A low-impact woodland home by Simon Dale
Simon Dale and Jasmine Saville are concerned about the affects of fossil fuel use on the environment. To minimize their own environmental impact, they designed their own low-impact home in Wales. Simon and his father-in-law built it with the help of friends. In Simon’s words:
The house was built with maximum regard for the environment and by reciprocation gives us a unique opportunity to live close to nature. Being your own (have a go) architect is a lot of fun and allows you to create and enjoy something which is part of yourself and the land.
Main tools used: chainsaw, hammer and 1 inch chisel, little else really. Oh and by the way I am not a builder or carpenter, my experience is only having a go at one similar house 2yrs before and a bit of mucking around in between. This kind of building is accessible to anyone. My main relevant skills were being able bodied, having self belief and perseverance and a mate or two to give a lift now and again.
The house is about 50 m2 (540 ft2) in floor area, including a loft bedroom. It is insulated with straw bales in the floor, walls and roof. Although it is dug into a hillside and covered in earth, the home is open to a patio off the loft on the uphill side. Large windows opening out to the patio keep the house bright:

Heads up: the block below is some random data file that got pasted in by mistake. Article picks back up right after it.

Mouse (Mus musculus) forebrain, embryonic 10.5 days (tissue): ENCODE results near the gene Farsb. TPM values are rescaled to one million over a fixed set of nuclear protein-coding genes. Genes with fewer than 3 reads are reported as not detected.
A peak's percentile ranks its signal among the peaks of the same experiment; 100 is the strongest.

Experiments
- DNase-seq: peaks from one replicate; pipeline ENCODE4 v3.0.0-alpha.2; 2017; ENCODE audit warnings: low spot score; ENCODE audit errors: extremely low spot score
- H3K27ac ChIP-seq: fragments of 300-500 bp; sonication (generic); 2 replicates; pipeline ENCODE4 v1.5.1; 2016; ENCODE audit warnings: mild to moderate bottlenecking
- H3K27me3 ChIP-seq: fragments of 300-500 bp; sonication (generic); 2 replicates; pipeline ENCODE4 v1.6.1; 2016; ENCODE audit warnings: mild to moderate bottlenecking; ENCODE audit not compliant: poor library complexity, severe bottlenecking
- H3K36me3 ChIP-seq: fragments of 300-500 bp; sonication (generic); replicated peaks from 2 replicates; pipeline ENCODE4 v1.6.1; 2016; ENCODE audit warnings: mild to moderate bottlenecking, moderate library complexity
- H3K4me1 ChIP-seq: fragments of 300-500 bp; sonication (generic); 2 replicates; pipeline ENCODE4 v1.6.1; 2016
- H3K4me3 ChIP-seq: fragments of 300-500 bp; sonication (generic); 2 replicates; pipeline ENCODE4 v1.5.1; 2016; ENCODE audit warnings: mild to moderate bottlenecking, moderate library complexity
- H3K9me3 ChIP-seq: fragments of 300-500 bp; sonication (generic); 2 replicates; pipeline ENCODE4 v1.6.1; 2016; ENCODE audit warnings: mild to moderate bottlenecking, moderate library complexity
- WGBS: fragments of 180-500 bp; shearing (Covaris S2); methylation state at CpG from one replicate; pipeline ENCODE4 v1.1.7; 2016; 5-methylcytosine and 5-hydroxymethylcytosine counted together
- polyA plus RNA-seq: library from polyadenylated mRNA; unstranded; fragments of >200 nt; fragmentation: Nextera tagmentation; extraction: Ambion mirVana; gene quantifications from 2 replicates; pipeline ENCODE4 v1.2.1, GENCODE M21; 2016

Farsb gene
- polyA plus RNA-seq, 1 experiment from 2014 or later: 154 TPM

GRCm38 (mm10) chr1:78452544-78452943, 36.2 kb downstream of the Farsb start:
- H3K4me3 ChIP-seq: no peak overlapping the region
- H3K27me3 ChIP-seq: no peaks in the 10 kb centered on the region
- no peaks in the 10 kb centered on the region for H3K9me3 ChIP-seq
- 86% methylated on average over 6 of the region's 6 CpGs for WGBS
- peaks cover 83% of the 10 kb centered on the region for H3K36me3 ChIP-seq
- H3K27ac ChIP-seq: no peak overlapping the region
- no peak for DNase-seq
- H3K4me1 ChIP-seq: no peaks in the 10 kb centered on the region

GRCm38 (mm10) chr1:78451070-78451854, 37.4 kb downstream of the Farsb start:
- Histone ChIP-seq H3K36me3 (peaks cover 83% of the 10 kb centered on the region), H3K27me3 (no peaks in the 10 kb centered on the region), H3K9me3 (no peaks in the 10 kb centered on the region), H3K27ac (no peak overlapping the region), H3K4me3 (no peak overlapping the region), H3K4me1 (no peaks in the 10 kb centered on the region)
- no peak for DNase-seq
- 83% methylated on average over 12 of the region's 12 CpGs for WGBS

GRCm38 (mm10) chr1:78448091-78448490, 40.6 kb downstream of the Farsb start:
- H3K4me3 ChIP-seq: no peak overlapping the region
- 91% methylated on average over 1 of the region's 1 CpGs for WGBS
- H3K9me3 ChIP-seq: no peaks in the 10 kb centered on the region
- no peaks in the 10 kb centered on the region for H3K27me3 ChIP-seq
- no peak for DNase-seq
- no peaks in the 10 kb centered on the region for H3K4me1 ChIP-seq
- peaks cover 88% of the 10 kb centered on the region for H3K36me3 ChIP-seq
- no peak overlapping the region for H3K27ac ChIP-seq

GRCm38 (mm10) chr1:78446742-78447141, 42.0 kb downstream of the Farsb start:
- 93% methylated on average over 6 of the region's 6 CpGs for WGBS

Simon highlights the following environment-friendly features of the home:
Dug into hillside for low visual impact and shelter
Stone and mud from diggings used for retaining walls, foundations etc.
Frame of oak thinnings (spare wood) from surrounding woodland
Reciprocal roof rafters are structurally and aesthetically fantastic and very easy to do
Straw bales in floor, walls and roof for super-insulation and easy building
Plastic sheet and mud/turf roof for low impact and ease
Lime plaster on walls is breathable and low energy to manufacture (compared to cement)
Reclaimed (scrap) wood for floors and fittings
Anything you could possibly want is in a rubbish pile somewhere (windows, burner, plumbing, wiring…)
Woodburner for heating – renewable and locally plentiful
Flue goes through big stone/plaster lump to retain and slowly release heat
Fridge is cooled by air coming underground through foundations
Skylight in roof lets in natural feeling light
Solar panels for lighting, music and computing
Water by gravity from nearby spring
Roof water collects in pond for garden etc.
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Photographs and quoted text copyright Simon Dale, licensed under a Creative Commons Attribution-Noncommercial-Share Alike 3.0 License. Learn more about this small house on Simon’s website.
Text copyright 2012 SmallHouseBliss. All Rights Reserved.